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  1. yes but that paperwork might attract IRS attention and I don’t want to give up my hard earned pension money. My current choice is to be a turtle.

  2. @jeffDTom,

    Thanks for the comment. I took it and made it into a blog post to illustrate why Americans give up citizenship. I don’t want your story to be lost in a comment thread.

    My report to you is that for now, at least, you can cancel that U.S. passport with no more than some annoying paperwork. The government seems sublimely disinterested in expatriates like you. If your choice is to terminate your U.S. citizenship, it will be easily accomplished and you will be free to re-enter the USA any time you want on your new passport. That is what I have seen, and I have done a lot of these cases.

  3. I know the following rant might not belong in this thread, but I felt like writing you this stuff so you and your friends who read and participate on your site know my situation which is not unlike that of many other US persons abroad who are not lucky enough to be stationed abroad by a US company who compensates them for double taxation and greases the gears of bureaucracy for them. You are not my lawyer, I am not a lawyer, I am not giving legal advice, just lay opinion, get your own lawyer, make up your own mind at your own risk etc.

    I personally was denied banking services in the US soon after I established myself in Europe. I was unable to maintain a brokerage account and lost thousands in gains that I was not allowed to realize. The brokerage, Donaldson, Lufkin, Jeanrette closed my account without prior notice (the letter arrived weeks later). My banking relations for simple things like credit cards and checking account in the US (needed to pay student loans and other occasional purchases in the US) have been strained to say the least. European banks told me to buzz off when I tried to open brokerage accounts. When I call my local branch bank in the US they tell me I have to come in physically to do anything (so I have to call the headquarters of the bank and scream every time even though they have copies of my US passport, SSN, drivers license). I have been denied the economic freedoms accorded others who were not born in the freaking USA. I remember that at least two ex-girlfriends were able to open and maintain US savings accounts (modest, a few thousand just to keep money in the US during studies or for vacations in the US) with no SSN and no trouble. Now, despite my US nationality, the banks tell me to go to H every time I try to do anything. I have been refused much-needed jobs due to my birthplace and despite my European nationality. My home state will not renew my drivers license anymore unless I show up in person (which is impossible because I am now unemployed and on the verge of bankruptcy). My Congressmen are oblivious, myopic, US-centered, and do not understand my problems. Obtaining a US credit report is a like something out of Kafka— past and current addresses are mangled by the computer systems that cannot store foreign adderesses properly so according to them I have a foreign street address in a US state. I have had accounts closed without prior notice and almost gotten arrested for using a credit card that I did not know had been cancelled. I have not been counted in the US census since living abroad. I am lucky to be able to vote because I re-registered 20 years ago when I left and have kept in touch with the county election office (they have been wonderful, always pretty good service despite their limited resources and manual processing). The US treats its citizens abroad like xxxx (replace with your choice of cusword) and attempts to tax them too. My home country told me years ago after I was naturalized that I must not declare income and assets earned and taxed there to the US, but now they seem to be backing down on their position in view of FATCA which is so much a general warrant against the 4th that I want to vomit. Even my mandatory pension plan in Europe seems to be taxed to the point of negative returns due to US policy. I deserve the same rights and the same tax bill as a neighbor living in the same town with the same income and deductions. This has been denied me, even though I am an upstanding citizen in the country where I now live, have a clean record, pay taxes, and even served on a jury without complaining.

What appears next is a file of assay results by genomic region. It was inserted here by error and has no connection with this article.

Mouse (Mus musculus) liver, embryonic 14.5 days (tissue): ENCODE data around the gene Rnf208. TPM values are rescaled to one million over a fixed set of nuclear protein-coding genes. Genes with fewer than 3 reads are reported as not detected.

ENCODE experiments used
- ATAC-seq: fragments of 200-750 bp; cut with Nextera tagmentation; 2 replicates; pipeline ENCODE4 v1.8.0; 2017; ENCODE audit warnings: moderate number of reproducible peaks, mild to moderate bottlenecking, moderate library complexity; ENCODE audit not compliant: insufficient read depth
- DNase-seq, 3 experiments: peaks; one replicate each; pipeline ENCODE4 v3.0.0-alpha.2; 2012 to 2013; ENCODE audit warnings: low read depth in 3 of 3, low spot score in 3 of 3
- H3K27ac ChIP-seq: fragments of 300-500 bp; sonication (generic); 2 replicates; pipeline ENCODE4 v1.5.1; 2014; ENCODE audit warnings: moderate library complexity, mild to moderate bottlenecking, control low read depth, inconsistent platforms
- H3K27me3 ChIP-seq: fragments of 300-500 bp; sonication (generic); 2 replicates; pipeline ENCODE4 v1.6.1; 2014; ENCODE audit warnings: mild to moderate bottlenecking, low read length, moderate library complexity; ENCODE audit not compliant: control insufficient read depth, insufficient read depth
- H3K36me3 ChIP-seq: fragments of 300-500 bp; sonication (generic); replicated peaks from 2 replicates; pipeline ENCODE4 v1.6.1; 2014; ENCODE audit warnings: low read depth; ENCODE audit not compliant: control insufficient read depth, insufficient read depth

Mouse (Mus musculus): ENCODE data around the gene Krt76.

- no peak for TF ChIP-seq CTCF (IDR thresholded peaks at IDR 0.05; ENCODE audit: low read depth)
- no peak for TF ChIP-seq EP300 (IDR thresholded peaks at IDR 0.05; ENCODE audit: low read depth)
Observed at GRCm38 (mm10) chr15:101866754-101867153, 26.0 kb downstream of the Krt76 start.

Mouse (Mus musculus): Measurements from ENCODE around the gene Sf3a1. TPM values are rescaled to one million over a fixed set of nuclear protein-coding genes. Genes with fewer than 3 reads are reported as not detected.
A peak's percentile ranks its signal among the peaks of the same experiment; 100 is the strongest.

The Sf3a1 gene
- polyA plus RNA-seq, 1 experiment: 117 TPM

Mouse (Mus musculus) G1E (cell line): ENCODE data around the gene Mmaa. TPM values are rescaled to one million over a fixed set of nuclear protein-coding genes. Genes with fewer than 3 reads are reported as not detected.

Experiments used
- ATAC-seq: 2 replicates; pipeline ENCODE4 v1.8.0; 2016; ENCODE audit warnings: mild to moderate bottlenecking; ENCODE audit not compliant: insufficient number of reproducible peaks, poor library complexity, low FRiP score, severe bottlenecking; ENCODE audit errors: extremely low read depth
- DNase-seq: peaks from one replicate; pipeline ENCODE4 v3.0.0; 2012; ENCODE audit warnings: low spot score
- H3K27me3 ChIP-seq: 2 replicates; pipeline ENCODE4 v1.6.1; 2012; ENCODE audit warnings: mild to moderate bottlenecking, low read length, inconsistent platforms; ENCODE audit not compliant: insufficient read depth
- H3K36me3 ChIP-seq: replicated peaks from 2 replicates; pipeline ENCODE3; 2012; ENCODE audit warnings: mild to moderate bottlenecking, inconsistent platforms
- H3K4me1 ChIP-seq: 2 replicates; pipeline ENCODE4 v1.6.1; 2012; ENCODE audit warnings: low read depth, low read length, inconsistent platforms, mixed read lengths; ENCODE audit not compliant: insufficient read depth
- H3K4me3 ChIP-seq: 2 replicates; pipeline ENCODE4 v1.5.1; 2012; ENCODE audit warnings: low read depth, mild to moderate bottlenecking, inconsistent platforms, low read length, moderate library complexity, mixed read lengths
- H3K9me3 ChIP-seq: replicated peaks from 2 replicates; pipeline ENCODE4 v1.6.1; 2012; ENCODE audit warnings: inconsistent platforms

Sometimes I would like to renounce. But that would draw attention to me, I am even afraid of an extraordinary rendition at the Embassy/Consulate due to some political ties an estranged family member has. Furthermore, I am loathe to renounce as I don’t hate Americans or America (although I think many Americans are oblivious): I just want the US government to behave itself and stop screwing its citizens in the way the Brits did to us prior to the Revolution. Renouncing would be like giving up the fight which I feel I must seek to win as a good patriot must.

  4. @JeffDTom,

    Correct. This method only applies to people who do not have U.S. passports. They only have the permanent resident visa for the United States (this is the visa that everyone calls the “green card.”)

  5. I assume this method does not help dual nationals (US+other nationality) living abroad?

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Tax laws change over time, and the information in this post above may be less accurate today than it was at the time of the last revision. This post is not tax advice for your specific situation. Please contact an international tax professional to get personalized advice for your situation.